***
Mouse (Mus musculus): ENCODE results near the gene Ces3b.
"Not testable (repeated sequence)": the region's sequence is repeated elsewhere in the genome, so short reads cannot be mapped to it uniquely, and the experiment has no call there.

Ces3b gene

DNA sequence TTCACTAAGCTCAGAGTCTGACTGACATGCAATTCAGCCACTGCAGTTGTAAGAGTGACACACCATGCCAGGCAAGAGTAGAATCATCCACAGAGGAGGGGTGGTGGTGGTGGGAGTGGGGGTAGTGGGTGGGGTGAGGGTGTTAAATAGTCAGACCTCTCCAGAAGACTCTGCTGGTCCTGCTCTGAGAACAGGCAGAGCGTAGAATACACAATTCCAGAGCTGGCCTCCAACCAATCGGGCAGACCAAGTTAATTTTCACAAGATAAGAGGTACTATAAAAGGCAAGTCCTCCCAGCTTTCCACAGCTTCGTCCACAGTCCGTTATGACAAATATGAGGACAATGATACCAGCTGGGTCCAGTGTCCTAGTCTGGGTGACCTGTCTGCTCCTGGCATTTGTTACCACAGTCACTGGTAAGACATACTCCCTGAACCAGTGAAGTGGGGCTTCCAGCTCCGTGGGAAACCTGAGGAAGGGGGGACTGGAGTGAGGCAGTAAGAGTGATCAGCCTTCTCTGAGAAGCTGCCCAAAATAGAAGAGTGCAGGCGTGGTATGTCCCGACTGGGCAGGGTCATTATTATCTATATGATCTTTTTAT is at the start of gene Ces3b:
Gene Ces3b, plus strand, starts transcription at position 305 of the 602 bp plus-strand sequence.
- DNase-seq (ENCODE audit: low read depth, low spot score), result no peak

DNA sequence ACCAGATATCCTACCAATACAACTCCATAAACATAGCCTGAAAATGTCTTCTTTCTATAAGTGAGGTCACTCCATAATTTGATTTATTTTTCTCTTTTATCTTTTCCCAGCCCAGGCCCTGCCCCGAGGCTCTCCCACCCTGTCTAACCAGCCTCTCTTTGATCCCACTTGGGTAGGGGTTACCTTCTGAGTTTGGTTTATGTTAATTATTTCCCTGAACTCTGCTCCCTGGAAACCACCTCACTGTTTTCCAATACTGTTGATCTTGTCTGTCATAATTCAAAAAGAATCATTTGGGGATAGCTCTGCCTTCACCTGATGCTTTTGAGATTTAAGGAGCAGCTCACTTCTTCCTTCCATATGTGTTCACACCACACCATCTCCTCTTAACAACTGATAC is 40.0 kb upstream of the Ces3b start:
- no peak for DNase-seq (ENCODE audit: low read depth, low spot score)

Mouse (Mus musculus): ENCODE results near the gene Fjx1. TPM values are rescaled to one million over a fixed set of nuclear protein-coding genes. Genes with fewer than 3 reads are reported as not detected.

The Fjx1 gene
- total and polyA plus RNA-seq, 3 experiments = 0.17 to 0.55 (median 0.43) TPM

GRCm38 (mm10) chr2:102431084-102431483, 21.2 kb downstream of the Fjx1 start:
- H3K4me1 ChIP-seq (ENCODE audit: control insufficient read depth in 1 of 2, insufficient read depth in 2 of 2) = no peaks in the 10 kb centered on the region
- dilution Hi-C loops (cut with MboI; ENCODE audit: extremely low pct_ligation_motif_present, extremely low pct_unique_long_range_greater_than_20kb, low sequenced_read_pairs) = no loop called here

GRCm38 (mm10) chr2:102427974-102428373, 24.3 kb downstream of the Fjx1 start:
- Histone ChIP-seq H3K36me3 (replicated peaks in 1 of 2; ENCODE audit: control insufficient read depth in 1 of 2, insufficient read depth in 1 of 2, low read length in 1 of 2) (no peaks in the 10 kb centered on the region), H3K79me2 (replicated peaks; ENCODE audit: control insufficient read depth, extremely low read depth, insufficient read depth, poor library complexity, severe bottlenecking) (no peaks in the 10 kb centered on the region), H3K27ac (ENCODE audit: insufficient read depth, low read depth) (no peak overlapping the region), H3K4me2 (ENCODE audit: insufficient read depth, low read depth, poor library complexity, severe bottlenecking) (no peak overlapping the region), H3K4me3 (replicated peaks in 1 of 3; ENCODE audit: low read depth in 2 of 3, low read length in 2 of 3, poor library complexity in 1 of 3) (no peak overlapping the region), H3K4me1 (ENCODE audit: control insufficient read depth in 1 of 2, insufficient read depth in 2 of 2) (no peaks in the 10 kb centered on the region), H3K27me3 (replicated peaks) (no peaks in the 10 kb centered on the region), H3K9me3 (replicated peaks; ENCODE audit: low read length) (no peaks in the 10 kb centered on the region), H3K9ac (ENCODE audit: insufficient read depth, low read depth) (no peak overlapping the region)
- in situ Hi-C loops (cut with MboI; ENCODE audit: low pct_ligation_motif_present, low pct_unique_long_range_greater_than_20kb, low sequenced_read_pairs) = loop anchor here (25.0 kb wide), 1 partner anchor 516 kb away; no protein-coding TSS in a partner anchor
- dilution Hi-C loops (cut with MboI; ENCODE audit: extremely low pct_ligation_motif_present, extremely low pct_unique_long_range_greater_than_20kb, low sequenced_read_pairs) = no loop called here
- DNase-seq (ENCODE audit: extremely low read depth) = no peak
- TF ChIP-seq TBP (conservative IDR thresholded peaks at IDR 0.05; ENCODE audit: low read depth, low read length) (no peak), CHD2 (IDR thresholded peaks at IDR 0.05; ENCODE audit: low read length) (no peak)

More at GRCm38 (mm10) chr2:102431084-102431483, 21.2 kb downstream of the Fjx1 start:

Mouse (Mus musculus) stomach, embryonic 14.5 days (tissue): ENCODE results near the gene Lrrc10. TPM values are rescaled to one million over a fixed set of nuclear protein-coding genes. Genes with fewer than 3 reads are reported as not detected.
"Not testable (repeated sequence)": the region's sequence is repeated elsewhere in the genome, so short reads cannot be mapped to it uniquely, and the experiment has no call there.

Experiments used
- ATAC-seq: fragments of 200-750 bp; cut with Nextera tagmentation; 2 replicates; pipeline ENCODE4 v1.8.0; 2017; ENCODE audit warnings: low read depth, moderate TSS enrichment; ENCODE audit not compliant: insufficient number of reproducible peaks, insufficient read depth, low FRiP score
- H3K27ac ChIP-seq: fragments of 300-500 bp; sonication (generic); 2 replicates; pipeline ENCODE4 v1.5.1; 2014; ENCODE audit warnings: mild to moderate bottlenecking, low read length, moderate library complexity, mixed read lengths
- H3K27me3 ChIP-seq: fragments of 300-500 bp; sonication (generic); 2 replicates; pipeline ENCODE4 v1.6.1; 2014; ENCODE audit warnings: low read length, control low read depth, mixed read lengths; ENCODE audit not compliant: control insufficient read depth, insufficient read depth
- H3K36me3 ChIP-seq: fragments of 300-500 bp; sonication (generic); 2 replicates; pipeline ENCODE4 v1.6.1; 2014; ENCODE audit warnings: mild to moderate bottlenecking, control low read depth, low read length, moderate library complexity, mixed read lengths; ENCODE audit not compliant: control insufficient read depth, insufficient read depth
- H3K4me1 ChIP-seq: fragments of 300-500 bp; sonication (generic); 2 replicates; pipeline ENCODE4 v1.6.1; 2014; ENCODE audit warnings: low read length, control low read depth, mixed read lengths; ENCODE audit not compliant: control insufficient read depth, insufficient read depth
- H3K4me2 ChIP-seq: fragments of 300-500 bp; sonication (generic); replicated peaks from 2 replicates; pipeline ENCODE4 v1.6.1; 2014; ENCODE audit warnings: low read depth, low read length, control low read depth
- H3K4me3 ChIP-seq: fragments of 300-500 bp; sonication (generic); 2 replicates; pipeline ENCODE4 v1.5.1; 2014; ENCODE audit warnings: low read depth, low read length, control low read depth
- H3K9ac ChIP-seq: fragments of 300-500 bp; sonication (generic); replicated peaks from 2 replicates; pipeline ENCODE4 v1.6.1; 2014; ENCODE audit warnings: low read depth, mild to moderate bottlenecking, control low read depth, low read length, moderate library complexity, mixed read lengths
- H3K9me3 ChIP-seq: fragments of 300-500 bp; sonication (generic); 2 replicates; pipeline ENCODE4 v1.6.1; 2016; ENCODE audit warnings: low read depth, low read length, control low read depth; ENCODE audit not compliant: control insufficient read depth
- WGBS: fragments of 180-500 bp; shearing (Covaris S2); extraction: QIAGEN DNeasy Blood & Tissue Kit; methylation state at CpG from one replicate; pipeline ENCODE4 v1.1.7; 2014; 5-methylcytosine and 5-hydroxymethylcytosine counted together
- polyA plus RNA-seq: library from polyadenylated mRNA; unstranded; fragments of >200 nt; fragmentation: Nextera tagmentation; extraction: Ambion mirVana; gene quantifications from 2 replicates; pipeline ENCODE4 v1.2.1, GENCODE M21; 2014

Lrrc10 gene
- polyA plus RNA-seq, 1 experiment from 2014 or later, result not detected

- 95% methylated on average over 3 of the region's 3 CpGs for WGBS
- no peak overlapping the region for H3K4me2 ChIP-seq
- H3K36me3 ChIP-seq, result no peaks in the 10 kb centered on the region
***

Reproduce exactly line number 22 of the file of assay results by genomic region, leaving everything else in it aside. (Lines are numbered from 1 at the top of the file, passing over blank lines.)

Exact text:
Mouse (Mus musculus) stomach, embryonic 14.5 days (tissue): ENCODE results near the gene Lrrc10. TPM values are rescaled to one million over a fixed set of nuclear protein-coding genes. Genes with fewer than 3 reads are reported as not detected.